A multi-institution $15 million National Science Foundation grant will support efforts to develop data and solutions for businesses, policymakers and consumers.
In the United States, 40 percent of all food produced is never eaten, resulting in lost resources, economic costs to businesses and households, decreased food security and negative climate impacts. As the U.S. moves toward an ambitious goal to significantly reduce food waste by 2030, a $15 million, five-year, multi-institution project funded by the U.S. National Science Foundation (NSF) will engage communities in California, and the Great Lakes, Mid-Atlantic and Southeast regions.
Under the grant, research partners from 14 institutions – including the University of Illinois Urbana-Champaign – have established the first national academic research network on wasted food. American University (AU) is leading the project; associate professor Megan Konar is the lead at U of I.
The network will deepen understanding of how the causes of wasted food are interconnected and how they intersect with other regional systems beyond food. Researchers will take a systems approach to improving data on wasted food, with the goal of designing and strengthening sustainable solutions to reducing food waste.
“My group will model the national food supply chain and develop novel metrics to understand trade-offs in our food system,” Konar said. “We will also create an interactive visualization system that can be used by other researchers and decision makers throughout the supply chain.”
In addition to U of I and AU, the network includes research partners from Johns Hopkins University, Morgan State University, Ohio State University and the Rochester Institute of Technology. Additionally, researchers from Maryland Institute College of Art, World Wildlife Fund, University of Albany, Louisiana State University, Pennington Biomedical Research Center, Illinois Institute of Technology, Duke University, and University of California-Davis are taking part. Sauleh Siddiqui, associate professor of environmental science in AU’s College of Arts and Sciences, is principal investigator on the NSF grant.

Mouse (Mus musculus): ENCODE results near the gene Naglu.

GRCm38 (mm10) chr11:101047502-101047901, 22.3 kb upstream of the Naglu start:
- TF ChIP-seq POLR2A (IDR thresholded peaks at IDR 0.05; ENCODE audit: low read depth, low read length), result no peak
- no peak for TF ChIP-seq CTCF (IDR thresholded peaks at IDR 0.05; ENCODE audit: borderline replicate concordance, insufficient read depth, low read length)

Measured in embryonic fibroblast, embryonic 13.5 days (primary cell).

The project scope includes work in the following areas and will engage communities, frontline workers in food industries, and non-profit, government and private-sector stakeholders to create knowledge and drive solutions.
- Smarter data and predictive modeling. In the pursuit of efficiency and sustainability, Siddiqui said, inequitable decisions can occur, such as diverting low-quality foods to low-income neighborhoods. New math models can integrate data and take multiple factors into account and show the way to food systems solutions that balance sustainability, resilience and equity outcomes. Food rescue is a policy action that will be evaluated to determine impacts for food waste, environmental quality, population health and equity outcomes.
- STEM K-12 and post-secondary education. A general education course and open educational resource, Wasted Food 101, and the first undergraduate student science journal on food systems will be created; there will be a curriculum for elementary school students; and partnerships with minority and disability serving institutions to engage Black, deaf, and hard of hearing students in research experiences.
- Strategies to minimize household-level food waste. As consumer behavior plays a role in wasted food, research will be conducted on wasted food prevention campaigns in cities. Mapping trends and other digital tools will be used to assess wasted food and design educational and social marketing campaigns aimed at preventing waste and addressing the social determinants of health in communities.
- Study new technologies on wasted food and their integration with regional infrastructure. Technologies like composting and anaerobic digestion are leading options for wasted food management, but their adoption is limited.
Konar, who joined the faculty in 2013, is the William J. and Elaine F. Hall Faculty Fellow at CEE. She conducts policy-relevant research that focuses on the intersection of water, food and trade. Her research draws from multiple disciplines including hydrology, environmental science and economics.
“I am excited to join this wonderful team to coordinate and elevate our individual research efforts to have a real-world impact on the sustainability and resilience of our food systems,” Konar said.
The project, Multiscale Resilient, Equitable and Circular Innovations with Partnership and Education Synergies for Sustainable Food Systems, or RECIPES, was awarded under NSF’s Sustainable Regional Systems Research Networks program. NSF research networks create knowledge and solutions that enhance sustainability, equity and resilience of regional systems in the United States.